Additionally, De Meo said: “Seat is in the best position to lead this strategy. Firstly, because we are in a metropolitan environment like Barcelona, and secondly, because the city has a great tradition in the design and production of two-wheeled vehicles.”

Xiaomi and the folding electric bike

The Chinese company has broken into the Spanish market in a big way thanks to its mobile phones, but it turns out that it also manufactures everything from rice cookers to computers, including a lot of pretty strange gadgets. About 2,000 smart devices, according to the company’s data. However, in its second participation in the Barcelona technology fair, Xiaomi’s flagship product was its folding electric bike for getting around the city, another of the acclaimed innovations.

It became known three years ago in China and could reach Europe this year. It has a 250-W motor and a range of up to 45 kilometres from a single charge. “It is a 100% electric bike with a motor capable of assisting the rider on any slope,” states Morales. What’s more, continues the expert, “the range is double that of the scooter.” Despite the fact that this urban ‘e-bike’ is not an absolutely cutting-edge invention in the market, “it is very difficult to compete with it for quality-price ratio (it costs barely €400),” says Morales.

Let’s see what Xiaomi say about their product. “Our bicycle covers, mainly, two needs: on the one hand, it is a mobility alternative for those users who are looking for an ecological, individual, intelligent and affordable method of transport for short and medium distances. On the other, it represents a lifestyle which is healthy and committed to the environment.”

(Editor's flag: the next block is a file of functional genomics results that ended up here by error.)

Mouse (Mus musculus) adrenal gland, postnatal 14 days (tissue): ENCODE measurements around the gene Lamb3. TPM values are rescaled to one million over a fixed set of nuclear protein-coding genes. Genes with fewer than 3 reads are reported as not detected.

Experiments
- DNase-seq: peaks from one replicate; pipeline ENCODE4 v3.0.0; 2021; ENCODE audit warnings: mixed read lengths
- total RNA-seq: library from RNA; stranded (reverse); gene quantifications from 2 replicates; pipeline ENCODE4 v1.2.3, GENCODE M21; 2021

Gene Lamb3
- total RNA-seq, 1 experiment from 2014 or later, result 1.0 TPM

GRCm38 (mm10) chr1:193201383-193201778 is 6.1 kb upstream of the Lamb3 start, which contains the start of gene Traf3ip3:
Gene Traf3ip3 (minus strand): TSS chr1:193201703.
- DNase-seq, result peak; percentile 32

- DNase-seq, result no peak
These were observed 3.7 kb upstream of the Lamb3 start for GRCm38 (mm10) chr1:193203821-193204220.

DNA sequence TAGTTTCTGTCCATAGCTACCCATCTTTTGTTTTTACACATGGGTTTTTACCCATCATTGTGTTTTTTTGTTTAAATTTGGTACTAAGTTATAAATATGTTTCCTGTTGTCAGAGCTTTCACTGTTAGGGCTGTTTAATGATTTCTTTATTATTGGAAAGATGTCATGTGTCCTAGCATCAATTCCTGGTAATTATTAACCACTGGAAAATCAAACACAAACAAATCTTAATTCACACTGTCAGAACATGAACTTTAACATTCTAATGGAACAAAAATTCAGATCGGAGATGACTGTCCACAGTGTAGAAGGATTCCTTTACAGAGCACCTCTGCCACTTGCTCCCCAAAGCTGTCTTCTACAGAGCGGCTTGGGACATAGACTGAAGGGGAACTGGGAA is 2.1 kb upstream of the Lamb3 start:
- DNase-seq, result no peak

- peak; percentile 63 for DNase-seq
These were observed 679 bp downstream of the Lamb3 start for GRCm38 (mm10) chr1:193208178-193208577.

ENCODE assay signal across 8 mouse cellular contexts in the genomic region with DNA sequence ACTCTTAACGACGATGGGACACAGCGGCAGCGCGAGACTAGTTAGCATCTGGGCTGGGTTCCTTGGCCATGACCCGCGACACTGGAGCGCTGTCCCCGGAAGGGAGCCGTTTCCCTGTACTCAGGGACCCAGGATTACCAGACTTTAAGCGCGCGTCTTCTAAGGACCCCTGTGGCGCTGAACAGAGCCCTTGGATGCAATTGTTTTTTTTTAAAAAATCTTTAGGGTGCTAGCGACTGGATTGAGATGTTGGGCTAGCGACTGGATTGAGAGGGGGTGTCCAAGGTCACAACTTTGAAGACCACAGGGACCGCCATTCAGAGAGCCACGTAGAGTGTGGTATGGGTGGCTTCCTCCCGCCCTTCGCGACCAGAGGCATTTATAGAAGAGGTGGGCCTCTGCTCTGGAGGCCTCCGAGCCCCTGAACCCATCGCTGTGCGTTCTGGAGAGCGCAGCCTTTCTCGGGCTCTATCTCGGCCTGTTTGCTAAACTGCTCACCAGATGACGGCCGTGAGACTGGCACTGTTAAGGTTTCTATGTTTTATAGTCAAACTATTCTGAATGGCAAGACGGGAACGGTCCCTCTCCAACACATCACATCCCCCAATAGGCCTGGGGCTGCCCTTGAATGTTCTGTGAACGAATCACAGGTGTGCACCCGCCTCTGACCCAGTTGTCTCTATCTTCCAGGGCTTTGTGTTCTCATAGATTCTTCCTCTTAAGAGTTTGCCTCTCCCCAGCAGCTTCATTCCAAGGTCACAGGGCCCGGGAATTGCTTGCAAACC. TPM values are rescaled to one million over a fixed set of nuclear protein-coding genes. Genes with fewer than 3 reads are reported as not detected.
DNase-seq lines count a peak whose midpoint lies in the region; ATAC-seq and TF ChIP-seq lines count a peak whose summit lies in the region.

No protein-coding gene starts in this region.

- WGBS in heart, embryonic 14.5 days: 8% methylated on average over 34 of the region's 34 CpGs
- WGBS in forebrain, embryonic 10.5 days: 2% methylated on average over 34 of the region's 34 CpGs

Mercedes-Benz and their first fully electric SUV vehicle

Finally, we should highlight the presence at the Mobile World Congress ’19 of the Mercedes EQC, the German company’s electric SUV (sport utility vehicle). Although it was already presented at the end of last year, the brand of the star wanted to be in Barcelona to state – on the other side of the Atlantic – their intention to leave a solid footprint in the sustainable automotive market. It is the first 100% electrified vehicle from Mercedes, which is planned to reach the market in mid-2019. Thanks to its 80-kW battery, it has a range of more than 450 kilometres. In addition, its two engines deliver a power that exceeds 400 HP. These cars, Morales emphasises, mean savings in the medium- and long-term: “You don’t pay for blue zones; charging is free; refuelling is too; and you don’t pay for any tolls.”

As Miguel Morales and Faconauto affirm, the Mercedes electric car arrives to occupy a predominant position in the emerging segment of luxury vehicles powered by clean energy.

After all, the moment of truth for sustainable and urban mobility has arrived and been firmly established. Both manufacturers and drivers are seeing that the ecological car of the future will be electric (and connected), or nothing.